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Review: THE BOOK OF WEIRDO, published by Last Gasp Books

The Book of Weirdo

Yes, Virginia, We Do Have Alternative Comics!

With all due respect to any comics scholars who might in the least have any problem with the term, “alternative comics,” let me direct you to a close reading of a new book that covers this very subject and then some, The Book of Weirdo, edited by Jon B. Cooke, and published by Last Gasp Books. Now, if I’d been a precocious and enterprising enough youngster, I might have very well have hopped on the Weirdo bandwagon early on and had my own comics appear within their pages but it was a little bit before my time. That said, what sprung, or solidified, from that time of production (1981 – 1993) is what has been, and continues to be and always will be, known as alternative comics. Alternative to what? Well, obviously, an alternative to the typical mainstream superhero genre just as underground comix was an alternative in the sixties and Harvey Kurtzman’s MAD magazine was an alternative in the early fifties. Today, to simply say, “alternative comics,” remains incredibly useful in navigating the vast comics landscape. Think of it as the distinction between a fine artist (indie cartoonist) and an illustrator (business-oriented/corporate). An artist can travel to both worlds but, don’t forget, that means there are two distinct worlds. Alright then, now let’s take a deep dive into the pages of The Book of Weirdo.

Peter Bagge

What first comes to mind about this book is the familiar format of a yearbook or an in depth documentary. The idea here is to collect and document and interview as much as possible. Cooke has extended interviews with all the major players including founder and editor Robert Crumb and his successor, Peter Bagge. Cooke also has profiles and interviews with just about everyone who ever contributed to the magazine with such notable figures as Dennis Eichhorn, Frank Stack, Pat Moriarity, and Michael Dougan. In fact, I am quite familiar with Mr. Cooke’s methods as I did get to contribute some comics to another of his projects, a tribute to Will Eisner for Comic Book Artist back in 2005. So, what you end up getting in one of these Jon B. Cooke tributes is a treasure trove of observations and a storehouse of information. That all proves essential as we track the journey of Weirdo from San Francisco to Seattle. Once Peter Bagge took over as editor, he took operations up to Seattle, which resulted in some extraordinary comics cross-polination that continues to reverberate to this very day. It has contributed to a hotbed of alt-comics activity in Seattle that connects everything from Fantagraphics to the Dune cartoonist gatherings to the Short Run Comix & Arts Festival.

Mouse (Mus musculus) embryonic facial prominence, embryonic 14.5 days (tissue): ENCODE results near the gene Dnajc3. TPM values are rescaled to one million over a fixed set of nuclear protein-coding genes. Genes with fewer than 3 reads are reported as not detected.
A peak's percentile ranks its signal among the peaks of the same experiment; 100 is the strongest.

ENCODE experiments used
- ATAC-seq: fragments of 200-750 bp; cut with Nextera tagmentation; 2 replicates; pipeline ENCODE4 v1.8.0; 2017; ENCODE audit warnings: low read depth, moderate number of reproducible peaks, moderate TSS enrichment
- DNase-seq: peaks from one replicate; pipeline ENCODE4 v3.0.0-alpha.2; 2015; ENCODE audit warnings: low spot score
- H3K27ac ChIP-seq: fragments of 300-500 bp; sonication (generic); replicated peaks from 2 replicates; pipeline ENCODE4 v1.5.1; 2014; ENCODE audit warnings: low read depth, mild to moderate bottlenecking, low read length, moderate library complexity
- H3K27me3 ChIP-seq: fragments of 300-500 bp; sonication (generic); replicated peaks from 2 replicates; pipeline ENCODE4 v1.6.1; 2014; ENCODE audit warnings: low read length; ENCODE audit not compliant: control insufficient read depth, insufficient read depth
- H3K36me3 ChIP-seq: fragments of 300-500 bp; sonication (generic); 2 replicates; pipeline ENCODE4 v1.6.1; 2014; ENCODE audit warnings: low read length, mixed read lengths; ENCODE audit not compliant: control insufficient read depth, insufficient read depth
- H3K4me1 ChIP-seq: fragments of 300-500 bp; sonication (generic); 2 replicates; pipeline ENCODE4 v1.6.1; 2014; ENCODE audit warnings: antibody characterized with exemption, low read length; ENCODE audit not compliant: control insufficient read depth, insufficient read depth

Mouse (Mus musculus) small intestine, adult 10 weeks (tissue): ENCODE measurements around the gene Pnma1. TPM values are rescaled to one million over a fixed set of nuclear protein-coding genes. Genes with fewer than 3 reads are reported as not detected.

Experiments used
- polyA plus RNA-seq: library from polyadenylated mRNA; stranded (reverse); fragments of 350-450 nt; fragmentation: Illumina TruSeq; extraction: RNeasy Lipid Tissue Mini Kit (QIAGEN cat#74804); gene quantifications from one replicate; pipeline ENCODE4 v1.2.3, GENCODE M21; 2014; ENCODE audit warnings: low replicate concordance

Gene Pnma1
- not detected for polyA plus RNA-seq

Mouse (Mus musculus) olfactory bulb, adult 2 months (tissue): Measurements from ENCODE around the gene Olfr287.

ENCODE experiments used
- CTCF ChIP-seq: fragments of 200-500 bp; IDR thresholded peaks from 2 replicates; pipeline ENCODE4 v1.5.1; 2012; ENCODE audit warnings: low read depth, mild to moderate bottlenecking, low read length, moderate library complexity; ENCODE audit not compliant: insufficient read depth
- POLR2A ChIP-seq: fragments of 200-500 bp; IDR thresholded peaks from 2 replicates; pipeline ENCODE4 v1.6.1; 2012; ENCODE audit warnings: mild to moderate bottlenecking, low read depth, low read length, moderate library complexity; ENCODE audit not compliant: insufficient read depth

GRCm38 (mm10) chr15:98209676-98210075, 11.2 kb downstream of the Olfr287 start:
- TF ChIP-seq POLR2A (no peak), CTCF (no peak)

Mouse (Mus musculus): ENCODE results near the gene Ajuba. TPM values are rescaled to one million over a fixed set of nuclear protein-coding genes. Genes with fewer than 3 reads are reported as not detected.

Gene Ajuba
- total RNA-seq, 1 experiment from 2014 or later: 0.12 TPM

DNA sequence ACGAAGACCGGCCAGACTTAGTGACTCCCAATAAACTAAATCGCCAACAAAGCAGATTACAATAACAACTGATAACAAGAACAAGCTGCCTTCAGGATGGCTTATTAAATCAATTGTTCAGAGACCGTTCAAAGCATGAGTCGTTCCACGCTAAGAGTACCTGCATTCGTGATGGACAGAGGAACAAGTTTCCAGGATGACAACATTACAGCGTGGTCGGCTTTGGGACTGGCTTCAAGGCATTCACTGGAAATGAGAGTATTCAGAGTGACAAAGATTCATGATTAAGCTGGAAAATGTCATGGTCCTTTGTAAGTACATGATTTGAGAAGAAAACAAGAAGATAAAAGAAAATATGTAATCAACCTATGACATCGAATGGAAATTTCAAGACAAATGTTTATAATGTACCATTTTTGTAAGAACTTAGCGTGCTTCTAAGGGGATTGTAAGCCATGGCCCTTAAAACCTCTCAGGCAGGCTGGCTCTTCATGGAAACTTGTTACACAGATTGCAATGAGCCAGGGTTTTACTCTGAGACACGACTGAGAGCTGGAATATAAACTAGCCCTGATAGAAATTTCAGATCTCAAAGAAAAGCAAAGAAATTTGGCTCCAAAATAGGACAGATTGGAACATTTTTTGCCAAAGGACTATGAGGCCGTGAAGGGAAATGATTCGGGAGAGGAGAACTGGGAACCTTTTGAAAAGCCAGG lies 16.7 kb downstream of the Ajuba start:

Alternative Comics – The Seattle Connection